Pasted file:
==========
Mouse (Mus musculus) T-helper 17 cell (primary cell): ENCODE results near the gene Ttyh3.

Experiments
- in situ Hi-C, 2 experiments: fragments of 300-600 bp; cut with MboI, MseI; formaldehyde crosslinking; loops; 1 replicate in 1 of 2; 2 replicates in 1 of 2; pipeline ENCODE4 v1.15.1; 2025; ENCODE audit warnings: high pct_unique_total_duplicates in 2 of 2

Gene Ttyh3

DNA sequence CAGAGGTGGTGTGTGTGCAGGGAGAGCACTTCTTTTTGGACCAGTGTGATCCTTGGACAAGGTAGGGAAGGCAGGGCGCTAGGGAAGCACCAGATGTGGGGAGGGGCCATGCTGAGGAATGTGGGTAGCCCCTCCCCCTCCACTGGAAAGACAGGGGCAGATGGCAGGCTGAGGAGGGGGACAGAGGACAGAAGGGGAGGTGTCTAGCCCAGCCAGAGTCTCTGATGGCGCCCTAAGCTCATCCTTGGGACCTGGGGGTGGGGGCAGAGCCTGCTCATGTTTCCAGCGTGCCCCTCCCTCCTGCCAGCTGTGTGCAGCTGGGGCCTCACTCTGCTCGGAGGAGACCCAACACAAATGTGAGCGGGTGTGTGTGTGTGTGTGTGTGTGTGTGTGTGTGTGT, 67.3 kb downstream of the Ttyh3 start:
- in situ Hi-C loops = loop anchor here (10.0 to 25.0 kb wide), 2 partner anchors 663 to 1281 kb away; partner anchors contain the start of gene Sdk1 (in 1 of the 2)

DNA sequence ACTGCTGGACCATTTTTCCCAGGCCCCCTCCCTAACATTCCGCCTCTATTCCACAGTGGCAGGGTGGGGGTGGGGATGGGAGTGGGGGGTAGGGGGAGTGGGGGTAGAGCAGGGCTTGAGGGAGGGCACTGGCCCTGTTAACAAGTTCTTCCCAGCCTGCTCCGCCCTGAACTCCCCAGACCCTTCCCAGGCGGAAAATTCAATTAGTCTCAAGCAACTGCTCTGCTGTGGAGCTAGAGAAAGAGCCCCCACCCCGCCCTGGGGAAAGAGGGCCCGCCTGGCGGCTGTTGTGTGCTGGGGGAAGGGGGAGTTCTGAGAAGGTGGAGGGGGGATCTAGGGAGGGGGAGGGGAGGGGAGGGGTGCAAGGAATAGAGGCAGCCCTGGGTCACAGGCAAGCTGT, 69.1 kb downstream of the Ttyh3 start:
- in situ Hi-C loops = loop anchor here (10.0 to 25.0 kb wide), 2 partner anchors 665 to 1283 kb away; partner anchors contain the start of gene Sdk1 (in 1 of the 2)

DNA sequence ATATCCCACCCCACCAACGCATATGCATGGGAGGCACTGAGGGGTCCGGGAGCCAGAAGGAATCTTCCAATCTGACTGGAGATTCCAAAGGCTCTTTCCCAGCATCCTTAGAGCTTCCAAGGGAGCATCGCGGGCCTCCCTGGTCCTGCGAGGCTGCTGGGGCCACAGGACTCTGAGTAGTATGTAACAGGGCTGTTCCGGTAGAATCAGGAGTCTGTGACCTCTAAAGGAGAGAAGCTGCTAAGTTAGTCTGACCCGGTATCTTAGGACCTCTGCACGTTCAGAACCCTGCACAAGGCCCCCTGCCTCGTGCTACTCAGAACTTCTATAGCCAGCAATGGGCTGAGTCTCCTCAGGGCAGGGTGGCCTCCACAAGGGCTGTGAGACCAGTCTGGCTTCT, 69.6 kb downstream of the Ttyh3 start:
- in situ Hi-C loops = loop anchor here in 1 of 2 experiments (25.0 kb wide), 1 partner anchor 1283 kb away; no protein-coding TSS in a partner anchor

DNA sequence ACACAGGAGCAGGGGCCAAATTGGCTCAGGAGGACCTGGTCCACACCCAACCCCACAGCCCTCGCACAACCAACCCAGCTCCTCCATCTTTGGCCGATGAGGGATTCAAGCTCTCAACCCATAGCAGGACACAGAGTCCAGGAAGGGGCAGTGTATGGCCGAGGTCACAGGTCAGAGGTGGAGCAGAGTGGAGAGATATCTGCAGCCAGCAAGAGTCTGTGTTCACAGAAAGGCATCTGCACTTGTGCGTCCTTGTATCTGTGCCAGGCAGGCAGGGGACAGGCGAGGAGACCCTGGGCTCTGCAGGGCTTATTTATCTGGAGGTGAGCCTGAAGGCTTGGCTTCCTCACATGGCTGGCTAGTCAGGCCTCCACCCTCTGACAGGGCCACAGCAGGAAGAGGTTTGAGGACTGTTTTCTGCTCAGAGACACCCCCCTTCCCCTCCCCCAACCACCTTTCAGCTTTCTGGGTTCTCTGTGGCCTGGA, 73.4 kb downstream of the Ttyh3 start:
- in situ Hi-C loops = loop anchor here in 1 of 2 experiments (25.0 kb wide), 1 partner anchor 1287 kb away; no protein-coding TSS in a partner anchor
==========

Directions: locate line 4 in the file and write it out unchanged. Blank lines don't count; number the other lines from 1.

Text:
Gene Ttyh3